And then they experienced the wrath of Sex Worker Twitter and that of some allies with large follower bases. Coverage of the incident showed up on Gawker and The Rumpus, in blog posts by feminists and sociologists. Thanks to Molly Crabapple’s strong influence across Geek Twitter, Patton Oswalt tweeted about it. By Saturday afternoon, WePay had issued an official statement about the Alexander fundraiser, giving as their reason the offering of adult materials as rewards, and offering to help her restart her campaign. They did not mention if they would shut it down again if, say, a friend of Alexander’s, maybe another adult performer, offered a video or a photograph to someone who donated. This is something out of the control of a person who starts a fundraiser, although the founder of WePay said just the fact that Alexander retweeted those unasked-for incentives implicated her in a hypothetical exchange of funds for porn.

An Open Letter From A Detroit Extras Girl

by user wootam! on Flickr
by user wootam! on Flickr

This is one of three responses to Josephine’s “An Open Letter to the Extras Girl” that we’ll be running this week. First up is M, a dancer who, like Josephine, works in Detroit.

On a sweltering August afternoon in 2012, I walked through the impossibly heavy glass doors of the glitziest strip club in Detroit. I had done copious amounts of research on the strip clubs in the area, spending nearly a month scouring reviews online and taking trips to clubs in the area. This particular club was the shiniest and it was filled with executives, physicians and lawyers. Promises of riches sparkled like the strobe lights overhead. Even though I had never stripped before, I forged ahead, fearless. Go big or go home, that was my motto.

Looking back, I was somewhat naïve. I had no particular urgency to my sales pitch. I was simultaneously working my “normal” job and stripping. It wasn’t as though I couldn’t pay my bills. So I started with the thought that I would only dance, no extras whatsoever. Perhaps I was conceited enough to think that my pretty face, tight body, and educated mind would be enough to make me money. Unfortunately that notion was completely false.

Tell Us: What Puts Your Panties In A Bunch?

Mmmmkay?  (image via imgur.com)
Mmmmkay? (image via imgur.com)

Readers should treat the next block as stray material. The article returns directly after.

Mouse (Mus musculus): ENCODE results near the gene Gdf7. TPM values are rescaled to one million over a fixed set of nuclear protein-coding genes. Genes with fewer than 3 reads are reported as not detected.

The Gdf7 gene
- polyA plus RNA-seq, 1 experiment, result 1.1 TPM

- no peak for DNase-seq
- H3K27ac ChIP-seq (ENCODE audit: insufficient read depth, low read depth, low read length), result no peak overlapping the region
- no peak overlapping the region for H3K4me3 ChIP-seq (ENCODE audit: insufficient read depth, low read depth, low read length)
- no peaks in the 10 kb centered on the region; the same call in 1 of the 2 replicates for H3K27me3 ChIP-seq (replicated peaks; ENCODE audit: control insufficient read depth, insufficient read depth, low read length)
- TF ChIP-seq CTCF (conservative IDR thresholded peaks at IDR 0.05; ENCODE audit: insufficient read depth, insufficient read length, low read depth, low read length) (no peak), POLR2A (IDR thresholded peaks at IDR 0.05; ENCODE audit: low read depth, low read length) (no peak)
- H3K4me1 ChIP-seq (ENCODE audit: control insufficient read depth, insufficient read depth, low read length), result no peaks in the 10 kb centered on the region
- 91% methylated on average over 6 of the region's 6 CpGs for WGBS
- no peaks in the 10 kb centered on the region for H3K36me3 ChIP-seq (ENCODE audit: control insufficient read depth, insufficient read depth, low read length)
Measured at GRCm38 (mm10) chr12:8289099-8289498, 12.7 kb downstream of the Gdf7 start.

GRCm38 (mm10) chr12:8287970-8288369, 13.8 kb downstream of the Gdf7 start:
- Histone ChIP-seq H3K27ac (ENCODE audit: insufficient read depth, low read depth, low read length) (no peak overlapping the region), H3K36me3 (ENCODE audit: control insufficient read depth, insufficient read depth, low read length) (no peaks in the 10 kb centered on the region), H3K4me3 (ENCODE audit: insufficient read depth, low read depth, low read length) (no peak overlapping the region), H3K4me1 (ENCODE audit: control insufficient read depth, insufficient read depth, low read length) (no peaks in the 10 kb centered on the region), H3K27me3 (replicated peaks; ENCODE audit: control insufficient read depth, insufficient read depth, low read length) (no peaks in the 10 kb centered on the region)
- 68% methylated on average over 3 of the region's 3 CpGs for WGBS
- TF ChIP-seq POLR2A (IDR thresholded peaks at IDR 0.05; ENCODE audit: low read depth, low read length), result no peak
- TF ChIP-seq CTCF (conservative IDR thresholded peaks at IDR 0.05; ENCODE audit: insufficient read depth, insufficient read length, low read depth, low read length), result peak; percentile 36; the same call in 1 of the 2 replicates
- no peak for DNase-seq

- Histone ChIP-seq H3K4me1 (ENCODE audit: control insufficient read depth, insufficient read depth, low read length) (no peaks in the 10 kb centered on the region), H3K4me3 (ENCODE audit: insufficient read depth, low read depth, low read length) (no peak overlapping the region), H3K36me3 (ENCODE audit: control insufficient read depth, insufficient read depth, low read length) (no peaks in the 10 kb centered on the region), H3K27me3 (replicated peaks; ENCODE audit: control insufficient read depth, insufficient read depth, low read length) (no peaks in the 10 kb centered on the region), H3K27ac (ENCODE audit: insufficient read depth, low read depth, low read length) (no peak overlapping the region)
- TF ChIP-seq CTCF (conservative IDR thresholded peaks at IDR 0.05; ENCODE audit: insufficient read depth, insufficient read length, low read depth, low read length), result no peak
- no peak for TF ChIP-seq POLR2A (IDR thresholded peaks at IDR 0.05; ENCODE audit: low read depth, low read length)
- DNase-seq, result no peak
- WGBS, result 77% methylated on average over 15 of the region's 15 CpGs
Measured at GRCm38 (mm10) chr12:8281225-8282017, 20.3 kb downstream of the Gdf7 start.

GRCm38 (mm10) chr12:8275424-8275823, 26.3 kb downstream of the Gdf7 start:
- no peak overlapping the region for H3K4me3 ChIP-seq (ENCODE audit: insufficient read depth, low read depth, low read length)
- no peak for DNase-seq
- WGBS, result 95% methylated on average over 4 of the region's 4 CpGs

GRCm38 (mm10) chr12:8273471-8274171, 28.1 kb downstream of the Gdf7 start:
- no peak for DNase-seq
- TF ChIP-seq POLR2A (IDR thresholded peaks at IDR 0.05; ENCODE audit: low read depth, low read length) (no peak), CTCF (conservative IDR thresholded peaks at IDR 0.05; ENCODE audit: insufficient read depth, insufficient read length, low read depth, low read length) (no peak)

If there’s one thing we love here at Tits and Sass (besides vagina pageants and corny films about sex work, that is) it’s complaining. And it’s our dedication to this fine art that led us to conceive of a poll where you, our dear readers, could weigh in on the worst things about your jobs. We excluded the most obvious and serious options (the stigma; the illegality; the cops) and focused instead on some of the more precise sources of annoyance, usually client based. Voting will be open until Wednesday at 11:59pm PST, after which we’ll have another vote on Friday to rank the top three responses in each field. Leave out anything we missed in the comments and please, feel free to rant.  

Coming Out: Lilly Muse

a shocked musical theatre aficionado. photo by CarbonNYC on flickr

A couple of months ago I was at auditions for a musical at my community theater, and during the interminable waiting period I found myself chatting with a group of middle-aged women (why not the shy 20-year-old hottie in flannel? Sigh). Easy conversation bumped along, from “what are you singing?” to “I’m such a horrible dancer” to “yes, I am the kind of mom who plunks her kid in front of the TV so I can pee in peace.” Eventually, we were bound to land on work/money, which is a subject I stay pretty quiet about as long as I can, what with being a dirty whore and all.

The women were discussing a man, a local theater staple, who had to move out of town due to financial hardship. They agreed that times are indeed tough, especially in our city, “unless you want to do something somewhat soul-crushing,” one of them said. My ears always perk up at the term “soul-crushing,” yet without missing a beat, the rest of the group groaned aloud in agreement, as if they’d had this exact conversation the day before. “I did that for a while,” the woman continued carefully. The murky reference awarded no response from the others, so I chimed in, “what, like waitressing?”